The Daily Values (DVs) are reference points for intakes determined by public health experts and are considered general guidelines based on a 2,000 calorie daily intake. If your calorie needs are higher, then the percent listed on the label would be lower, and conversely, if your calorie needs are lower, then the percent listed will actually be higher.

Protein. Another energy-providing nutrient for the body with many important functions, one of which being cell/body tissue growth and repair.

Sodium. This nutrient should be limited according to the Dietary Guidelines for Americans. Other words for “salt” on an ingredient statement are: “sodium chloride”, “sodium caseinate”, “monosodium glutamate”, “trisodium phosphate”, “sodium ascorbate”, “sodium bicarbonate” and “sodium stearoyl lactylate”.

Sugar. Sugar is a type of carbohydrate. Some sugars are naturally occurring, while others are added. Be aware of other words for “sugar” that are often listed on an ingredient statement: sucrose, dextrose, corn syrup, high fructose corn syrup, cane juice, fructose, glucose, honey and maltodextrin. These words indicate sugar has been added to the food product. Choose and prepare foods and beverages with little added sugars. Consider using Stevia as a sweetener. It is a natural ingredient derived from a plant and is 100 – 300 times sweeter than sugar and can be found in most health food stores.

Total fat, saturated fat, trans fat and cholesterol. These nutrients should be limited, according to the Dietary Guidelines for Americans.

Saturated Fat. A fat associated with poor heart health, coming mainly from animal foods and certain oils; typically solid at room temperature.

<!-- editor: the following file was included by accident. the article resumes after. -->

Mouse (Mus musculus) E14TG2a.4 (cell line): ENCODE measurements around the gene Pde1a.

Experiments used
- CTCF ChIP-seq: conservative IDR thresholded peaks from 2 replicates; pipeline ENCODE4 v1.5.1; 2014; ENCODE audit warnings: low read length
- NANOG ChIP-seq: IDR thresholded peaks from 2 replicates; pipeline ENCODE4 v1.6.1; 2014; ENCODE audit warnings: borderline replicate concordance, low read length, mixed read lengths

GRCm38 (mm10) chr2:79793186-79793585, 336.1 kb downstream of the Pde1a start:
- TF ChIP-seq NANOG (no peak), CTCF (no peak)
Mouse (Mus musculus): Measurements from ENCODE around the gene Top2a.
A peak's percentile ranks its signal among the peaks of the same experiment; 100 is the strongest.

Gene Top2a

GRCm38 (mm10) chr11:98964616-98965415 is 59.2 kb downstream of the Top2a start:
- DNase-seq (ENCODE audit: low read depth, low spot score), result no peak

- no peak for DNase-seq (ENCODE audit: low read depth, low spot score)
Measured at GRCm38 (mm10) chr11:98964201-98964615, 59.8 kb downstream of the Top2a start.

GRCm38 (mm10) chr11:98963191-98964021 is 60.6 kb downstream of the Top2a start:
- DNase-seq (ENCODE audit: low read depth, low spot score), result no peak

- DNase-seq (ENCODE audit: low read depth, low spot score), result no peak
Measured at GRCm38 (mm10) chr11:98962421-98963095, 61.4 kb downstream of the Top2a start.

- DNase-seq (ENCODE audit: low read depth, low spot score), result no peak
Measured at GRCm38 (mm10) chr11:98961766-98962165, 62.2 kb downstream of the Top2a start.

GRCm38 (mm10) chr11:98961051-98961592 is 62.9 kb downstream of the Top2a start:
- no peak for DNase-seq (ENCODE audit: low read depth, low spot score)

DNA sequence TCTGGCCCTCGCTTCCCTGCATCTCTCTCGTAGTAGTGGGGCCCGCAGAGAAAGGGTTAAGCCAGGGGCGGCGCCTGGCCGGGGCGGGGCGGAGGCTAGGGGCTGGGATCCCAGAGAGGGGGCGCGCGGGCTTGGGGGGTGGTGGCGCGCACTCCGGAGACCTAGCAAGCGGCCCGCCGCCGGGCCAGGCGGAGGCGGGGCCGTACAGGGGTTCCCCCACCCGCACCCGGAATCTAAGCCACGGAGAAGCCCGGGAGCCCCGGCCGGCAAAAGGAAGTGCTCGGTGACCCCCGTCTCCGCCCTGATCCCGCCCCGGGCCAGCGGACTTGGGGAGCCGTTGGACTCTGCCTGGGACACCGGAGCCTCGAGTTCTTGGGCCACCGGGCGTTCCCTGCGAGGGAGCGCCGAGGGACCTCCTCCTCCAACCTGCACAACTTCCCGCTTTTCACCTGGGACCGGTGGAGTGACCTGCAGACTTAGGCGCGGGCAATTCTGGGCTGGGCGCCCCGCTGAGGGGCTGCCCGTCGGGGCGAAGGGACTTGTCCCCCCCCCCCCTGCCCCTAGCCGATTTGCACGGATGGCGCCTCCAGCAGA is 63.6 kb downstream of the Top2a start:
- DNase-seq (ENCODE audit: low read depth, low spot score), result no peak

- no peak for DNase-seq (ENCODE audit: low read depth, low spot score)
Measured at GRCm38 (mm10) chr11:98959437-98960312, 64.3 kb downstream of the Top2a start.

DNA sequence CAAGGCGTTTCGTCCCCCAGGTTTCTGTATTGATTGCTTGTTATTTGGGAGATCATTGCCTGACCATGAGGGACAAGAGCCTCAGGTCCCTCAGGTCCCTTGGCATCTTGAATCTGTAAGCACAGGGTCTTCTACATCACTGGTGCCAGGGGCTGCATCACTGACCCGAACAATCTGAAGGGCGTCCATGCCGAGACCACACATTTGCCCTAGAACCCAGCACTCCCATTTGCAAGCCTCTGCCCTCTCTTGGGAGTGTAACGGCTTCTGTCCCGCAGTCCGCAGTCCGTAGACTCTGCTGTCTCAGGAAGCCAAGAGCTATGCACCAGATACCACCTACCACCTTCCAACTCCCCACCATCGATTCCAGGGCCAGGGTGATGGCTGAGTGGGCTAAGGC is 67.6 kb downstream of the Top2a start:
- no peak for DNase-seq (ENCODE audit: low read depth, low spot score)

Trans Fat. A fat negatively associated with poor heart health, formed during the hydrogenation process (when a softer or unsaturated fat is processed to become more firm or solid), but can be found naturally in some foods. Most trans fat in the diet comes from hydrogenated fats.

Cholesterol. A waxy, fat-like substance associated with poor heart health; produced naturally in the body and found in all foods of animal origin.

Other Words to Look For:

Sodium free. Product must contain less than 5 milligrams of sodium per serving.

Very low sodium.  Product must contain 35 milligrams or less of sodium per serving.

Low sodium. Product must contain 140 milligrams or less of sodium per serving.

Fat free. To make this claim, a product must contain less than 0.5 grams of fat per serving.

 Low fat. This type of product must contain 3 grams or less of fat per serving.

Low, Good, Excellent. These words on product packaging carry specific, legal meaning as defined by the U.S. Food and Drug Administration.

  •  Low Source – 5% or less of nutrient
  •  Good Source – 10%-19% of nutrient
  •  Excellent Source – 20% or greater of nutrient